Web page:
For many of us, the most memorable part of Miami Vice was the flashy 38-foot Scarab that Crockett and Tubbs used to zoom their way around Biscayne Bay. The new Scarab 195 Open isn’t anything like that boat.
It’s better. Way better.
This new waterjet-powered Scarab 195 Open is exactly the reason that sports-car sales are down and sport-ute sales are up: It does everything. Once Crockett and Tubbs had chased down the drug lord at 69 mph, well, they couldn’t do much else with their Scarab.
The 195 Open, on the other hand, is great for wakeboarding, diving, tubing, fishing, water skiing and family outings. Scarab admits they were inspired by brands like Jeep and North Face, and they designed the 195 Open for weekend adventures. It can be towed behind a small car, and everyone is going to love it because it has an enclosed head. And while that big Scarab put Sonny Crockett on a first-name basis with the guys at the fuel dock, this new sportboat sips fuel.
If this 195 Open were a racehorse, its lineage would be described as “Scarab out of Bombardier by Groupe Beneteau”. That’s because Bombardier Recreational Products decided to get out of the waterjet-powered boat business in 2012 to concentrate on Sea-Doo watercraft, leaving the 18-foot-10-inch bowrider they had been prepping in limbo.
Groupe Beneteau, which also builds Four Winns, Glastron and Wellcraft, saw the opportunity and acquired all the tooling, plus a contract with Bombardier for its Rotax 4-Tec waterjet powertrain. The Scarab name had been languishing, so the new line assumed that title. First off were sporty jet boats, but the 195 Open breaks new ground as a center console.
At first glance, it’s clear that Scarab’s inspiration wasn’t just Jeep. The most noticeable feature on the 195 Open is stolen straight from your Ford F-150 pickup: a fold-down tailgate. It’s a brilliant idea and sure to be copied. It gives you a buttoned-up transom when you want it, as well as a water-level boarding platform.
Not so readily visible, but a huge bonus, is the head hidden in the center console. This makes the 195 Open very family-friendly, especially when your crew needs a bathroom stop.
The 195 Open is available in two configurations: Fish and Open. Our test boat was the Open, which doesn’t have the two fishing seats, the livewell or the bow casting platform. Instead, our Open had U-shaped seating forward, flip-up seats aft that fold flush, and lots of stowage.
The starting point for all 195s is the hull, which bears a few genes from Sea-Doo watercraft. A pair of channels run fore and aft next to the keel, giving the boat natural tracking. A problem with waterjet boats is they tend to wander without having a lower unit or rudder, and I found that these channels really kept the 195 Open on rails at all speeds.
The squared-off pram bow increases the forward seating considerably, and it can be fitted with a table with drink/coffee holders. One particularly likable feature is that the Scarab designers created good walk-around space, even next to the console.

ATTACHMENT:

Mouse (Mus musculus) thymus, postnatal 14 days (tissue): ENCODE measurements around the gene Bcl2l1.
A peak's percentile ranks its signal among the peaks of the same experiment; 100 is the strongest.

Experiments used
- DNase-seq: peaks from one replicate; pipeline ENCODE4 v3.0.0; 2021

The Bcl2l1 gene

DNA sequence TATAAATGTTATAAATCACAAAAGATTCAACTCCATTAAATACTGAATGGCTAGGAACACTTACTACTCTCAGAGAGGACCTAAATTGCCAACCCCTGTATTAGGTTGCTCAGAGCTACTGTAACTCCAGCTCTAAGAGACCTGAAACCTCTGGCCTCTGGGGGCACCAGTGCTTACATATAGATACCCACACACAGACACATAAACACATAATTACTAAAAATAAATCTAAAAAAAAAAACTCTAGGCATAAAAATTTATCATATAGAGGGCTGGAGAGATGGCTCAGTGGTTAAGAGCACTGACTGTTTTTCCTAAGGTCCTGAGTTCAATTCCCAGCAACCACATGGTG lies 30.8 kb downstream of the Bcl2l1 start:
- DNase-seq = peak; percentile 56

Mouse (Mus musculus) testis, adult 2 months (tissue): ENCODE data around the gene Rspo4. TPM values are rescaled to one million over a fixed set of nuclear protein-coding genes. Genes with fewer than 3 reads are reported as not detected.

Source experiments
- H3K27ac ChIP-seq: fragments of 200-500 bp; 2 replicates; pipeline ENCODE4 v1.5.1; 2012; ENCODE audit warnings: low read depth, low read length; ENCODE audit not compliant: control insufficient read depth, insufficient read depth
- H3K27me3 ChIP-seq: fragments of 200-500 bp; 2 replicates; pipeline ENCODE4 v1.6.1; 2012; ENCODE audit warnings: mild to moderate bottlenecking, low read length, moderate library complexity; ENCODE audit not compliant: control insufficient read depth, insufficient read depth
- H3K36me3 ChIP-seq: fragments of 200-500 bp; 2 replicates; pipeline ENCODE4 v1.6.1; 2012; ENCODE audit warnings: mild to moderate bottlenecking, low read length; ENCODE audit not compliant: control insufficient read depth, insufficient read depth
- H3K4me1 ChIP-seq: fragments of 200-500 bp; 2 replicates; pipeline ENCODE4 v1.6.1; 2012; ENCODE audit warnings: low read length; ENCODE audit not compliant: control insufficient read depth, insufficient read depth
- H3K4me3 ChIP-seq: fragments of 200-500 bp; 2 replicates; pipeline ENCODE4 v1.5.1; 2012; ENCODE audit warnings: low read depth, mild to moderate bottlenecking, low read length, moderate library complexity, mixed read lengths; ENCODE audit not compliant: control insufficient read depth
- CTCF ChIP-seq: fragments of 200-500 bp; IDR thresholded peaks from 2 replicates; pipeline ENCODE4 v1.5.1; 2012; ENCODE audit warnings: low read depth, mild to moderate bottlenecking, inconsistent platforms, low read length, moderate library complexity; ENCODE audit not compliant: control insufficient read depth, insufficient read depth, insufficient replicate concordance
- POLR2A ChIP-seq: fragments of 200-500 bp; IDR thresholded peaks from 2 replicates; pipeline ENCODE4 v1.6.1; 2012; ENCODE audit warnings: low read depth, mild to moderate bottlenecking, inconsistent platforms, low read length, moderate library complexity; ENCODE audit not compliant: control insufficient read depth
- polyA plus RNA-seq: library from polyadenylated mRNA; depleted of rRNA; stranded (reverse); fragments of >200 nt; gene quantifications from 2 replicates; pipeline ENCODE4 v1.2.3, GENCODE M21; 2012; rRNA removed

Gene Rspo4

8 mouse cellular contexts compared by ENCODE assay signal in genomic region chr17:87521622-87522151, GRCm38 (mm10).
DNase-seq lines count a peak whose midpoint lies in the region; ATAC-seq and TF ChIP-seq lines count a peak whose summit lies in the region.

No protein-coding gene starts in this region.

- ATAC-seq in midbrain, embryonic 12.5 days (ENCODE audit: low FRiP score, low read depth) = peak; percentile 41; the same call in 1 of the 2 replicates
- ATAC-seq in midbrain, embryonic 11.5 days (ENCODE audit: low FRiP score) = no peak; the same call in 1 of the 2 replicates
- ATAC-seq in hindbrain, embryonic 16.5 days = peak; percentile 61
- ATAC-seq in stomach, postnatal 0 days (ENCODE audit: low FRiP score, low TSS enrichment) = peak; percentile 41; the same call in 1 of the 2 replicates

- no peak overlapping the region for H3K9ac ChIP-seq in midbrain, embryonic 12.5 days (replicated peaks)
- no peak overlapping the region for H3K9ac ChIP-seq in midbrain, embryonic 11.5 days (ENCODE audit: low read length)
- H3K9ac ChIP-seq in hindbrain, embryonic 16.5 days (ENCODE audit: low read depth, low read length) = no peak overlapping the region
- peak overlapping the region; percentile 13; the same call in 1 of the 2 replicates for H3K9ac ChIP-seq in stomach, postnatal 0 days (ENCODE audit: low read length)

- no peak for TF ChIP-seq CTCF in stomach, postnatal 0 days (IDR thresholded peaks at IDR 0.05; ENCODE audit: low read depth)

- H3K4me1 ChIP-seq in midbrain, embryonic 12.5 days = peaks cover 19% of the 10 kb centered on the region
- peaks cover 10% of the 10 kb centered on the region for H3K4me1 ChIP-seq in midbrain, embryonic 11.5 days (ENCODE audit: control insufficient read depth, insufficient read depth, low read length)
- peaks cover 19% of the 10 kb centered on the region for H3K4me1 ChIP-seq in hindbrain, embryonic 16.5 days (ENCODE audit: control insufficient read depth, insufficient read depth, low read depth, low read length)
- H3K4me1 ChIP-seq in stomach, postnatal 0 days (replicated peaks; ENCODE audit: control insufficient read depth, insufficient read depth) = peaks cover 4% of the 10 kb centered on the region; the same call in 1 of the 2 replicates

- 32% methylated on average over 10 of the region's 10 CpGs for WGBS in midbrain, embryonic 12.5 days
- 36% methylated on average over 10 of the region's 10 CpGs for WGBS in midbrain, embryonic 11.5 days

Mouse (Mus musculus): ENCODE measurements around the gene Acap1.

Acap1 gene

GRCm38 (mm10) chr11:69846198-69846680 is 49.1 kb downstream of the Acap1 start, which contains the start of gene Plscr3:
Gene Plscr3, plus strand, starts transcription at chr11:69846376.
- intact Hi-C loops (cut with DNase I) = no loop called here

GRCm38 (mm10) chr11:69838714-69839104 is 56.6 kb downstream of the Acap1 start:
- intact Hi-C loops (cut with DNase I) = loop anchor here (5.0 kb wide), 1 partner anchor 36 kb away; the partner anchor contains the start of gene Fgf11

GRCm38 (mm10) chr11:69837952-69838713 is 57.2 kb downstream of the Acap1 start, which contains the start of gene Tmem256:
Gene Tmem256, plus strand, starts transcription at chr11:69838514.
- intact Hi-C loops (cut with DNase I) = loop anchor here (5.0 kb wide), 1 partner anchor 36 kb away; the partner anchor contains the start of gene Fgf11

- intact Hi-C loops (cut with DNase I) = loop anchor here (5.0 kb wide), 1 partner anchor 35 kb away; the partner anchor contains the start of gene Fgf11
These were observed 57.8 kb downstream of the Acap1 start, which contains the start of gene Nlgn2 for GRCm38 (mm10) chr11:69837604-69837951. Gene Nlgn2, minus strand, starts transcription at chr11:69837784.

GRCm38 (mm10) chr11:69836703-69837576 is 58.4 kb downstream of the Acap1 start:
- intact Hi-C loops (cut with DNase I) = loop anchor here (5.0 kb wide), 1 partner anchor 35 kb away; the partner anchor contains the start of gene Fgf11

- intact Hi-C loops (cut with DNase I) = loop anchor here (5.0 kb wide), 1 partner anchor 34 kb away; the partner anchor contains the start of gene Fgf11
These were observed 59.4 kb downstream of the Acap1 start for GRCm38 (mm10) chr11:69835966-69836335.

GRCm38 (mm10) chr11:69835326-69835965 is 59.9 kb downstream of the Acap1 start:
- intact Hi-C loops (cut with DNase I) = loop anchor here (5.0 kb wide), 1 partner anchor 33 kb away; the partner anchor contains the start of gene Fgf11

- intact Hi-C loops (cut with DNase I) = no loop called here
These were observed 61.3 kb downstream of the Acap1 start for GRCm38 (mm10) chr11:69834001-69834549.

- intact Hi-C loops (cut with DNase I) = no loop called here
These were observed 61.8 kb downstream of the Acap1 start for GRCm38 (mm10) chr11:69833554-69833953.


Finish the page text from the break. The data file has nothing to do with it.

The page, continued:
The forward side of the console has a padded seat atop a storage locker, with a backrest of thick foam padding like the material that surrounds the coaming. The entire front of the console hinges upward on gas lifts, revealing a Dometic portable toilet behind a footwell that gives over 5 feet of headroom. The back of the compartment is covered with a vinyl curtain so you don’t see the dashboard wiring, and each side has several net pockets for stowage of your gear.
The helm is tidy, with a fat wheel behind a signature Scarab chrome bezel with auto-style instrumentation, leaving a flat panel for more electronics. A husky billet throttle is right where you’d want it, and there is a shelf but no lip next to the stereo. Behind the thick Lucite windscreen, however, there is a lipped shelf, perfect for stashing your shades and suntan goop. The wheel is offset, a slight oddity since the well-padded seat is 30 inches wide and therefore suitable for one person only. Our test boat had the optional watersports tower with a central tow point and fabric Bimini, and the whole shebang hinges to the floor for garage storage. Our boat also had the optional graphic padded marine mat, which was very soft on the tootsies.
On each side of the helm are pop-up seats that become walkways when folded down and, just aft, a pair of large lockers. The gel-finished starboard locker has a drain, while the port locker has the battery and breaker panel. A folding sun pad covers both aft lockers, and then you have that wonderful folding transom. Our boat had the aft footwell filled with a humongous water bag for creating immense wakes when needed.
Our test boat had the standard 250 hp three-cylinder supercharged and intercooled Rotax 4-Tec powertrain, and it turns the 195 Open into quite a sporty boat. We topped out at 41 mph and got there in a hurry, jumping on plane in a mere four seconds and passing 30 mph in under seven seconds. Shoppers will note that the Yamaha 190 FSH posted a 43 mph top speed, but that boat has no head and carries no water ballast. Back aboard the Scarab, the factory captain insisted on cranking the wheel hard over at near-top speed. The 195 Open didn’t spin out as I’d expected — just banked hard, threw spray everywhere and rocketed away, thanks to the hard chines on each side. Waterjets aren’t the quietest engines, but our 195 Open had considerable sound-deadening material, and I’m told more is coming.
As a former owner of a Scarab go-fast, I was prepared to be unimpressed, but I was completely won over. This is a great boat for all sorts of reasons, but don’t take my word: Go run one yourself. You’ll love it.